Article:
Transgenic hen-egg lysozyme-specific B cells (green) and control, nontransgenic B cells (red) were transferred into syngeneic mice. One day later, the animals were injected with hen-egg lysozyme and one hour later, the inguinal lymph nodes removed and examined. The relocation of the antigen-engaged B cells to the rim of the follicle can be seen most clearly in the xz projection view in (B). (From T. Okada et al., PLoS Biology, 3(6):e150, May 3, 2005.)

Though we think of them as blood cells, lymphocytes spend much of their time in distinct locations in the body. Now teams at three University of California schools have for the first time captured, in vivo, immune cells in motion as they differentiate and respond to antigen within these compartments.

The key technology underlying the two papers: two-photon microscopy. In two-photon microscopy fluorophores are excited simultaneously by two photons of twice the...


In the second article, Cahalan collaborated with Jason Cyster of UC San Francisco, to study the movement of T cells and B cells in lymph nodes after B-cell activation.2 Previous studies showed that before activation, lymphocytes move in a random walk, Cahalan explains. By tracking the behavior of cells in real time following immunization, the authors showed that activated B cells in fact migrate directionally toward the follicle edge along a CCL21 chemokine gradient. "We believe that our work is one of the clearest examples of a chemotactic event occurring in multicellular organisms," says Cyster.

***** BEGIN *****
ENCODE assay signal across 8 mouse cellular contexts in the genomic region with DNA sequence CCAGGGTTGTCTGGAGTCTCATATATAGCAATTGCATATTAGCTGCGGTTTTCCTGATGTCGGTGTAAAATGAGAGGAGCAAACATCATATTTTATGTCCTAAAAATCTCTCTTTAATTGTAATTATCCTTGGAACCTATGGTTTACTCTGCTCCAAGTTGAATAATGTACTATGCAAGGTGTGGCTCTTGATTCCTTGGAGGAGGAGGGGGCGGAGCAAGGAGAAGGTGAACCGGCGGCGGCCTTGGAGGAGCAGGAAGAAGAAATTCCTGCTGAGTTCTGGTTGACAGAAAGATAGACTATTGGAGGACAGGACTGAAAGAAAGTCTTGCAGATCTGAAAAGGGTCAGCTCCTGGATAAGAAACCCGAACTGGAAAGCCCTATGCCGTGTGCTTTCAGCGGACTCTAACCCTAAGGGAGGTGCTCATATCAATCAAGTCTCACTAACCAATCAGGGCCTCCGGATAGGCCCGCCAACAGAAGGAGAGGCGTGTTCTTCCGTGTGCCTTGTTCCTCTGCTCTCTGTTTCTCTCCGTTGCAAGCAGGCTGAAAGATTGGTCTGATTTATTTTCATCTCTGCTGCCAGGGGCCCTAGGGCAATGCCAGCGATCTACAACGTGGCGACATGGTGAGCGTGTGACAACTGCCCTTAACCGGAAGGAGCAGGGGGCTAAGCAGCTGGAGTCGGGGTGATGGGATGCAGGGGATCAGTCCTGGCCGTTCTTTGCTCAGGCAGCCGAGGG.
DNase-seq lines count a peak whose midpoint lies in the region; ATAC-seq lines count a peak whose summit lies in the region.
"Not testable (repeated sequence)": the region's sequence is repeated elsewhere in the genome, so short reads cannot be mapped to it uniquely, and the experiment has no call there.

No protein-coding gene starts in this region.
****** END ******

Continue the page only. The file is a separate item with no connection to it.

The researchers also tracked interactions between B cells and helper T cells during the initial stages of antigen-induced migration. B cells and T cells are normally found in specific zones in the lymph nodes, but after each cell encounters antigen, they migrate to the edges of their respective zones and interact, initiating an antibody response. During this phase, B cells and T cells formed one-to-one conjugate pairs that appeared to "dance" and exchange partners, with the B cell "leading" the T cell, Cahalan says.

This observation conflicts with a prior study showing that T cells act as leaders.3 Ron Germain of the National Institute of Allergy and Infectious Diseases notes that further experiments will be needed to determine "who's leading the march."

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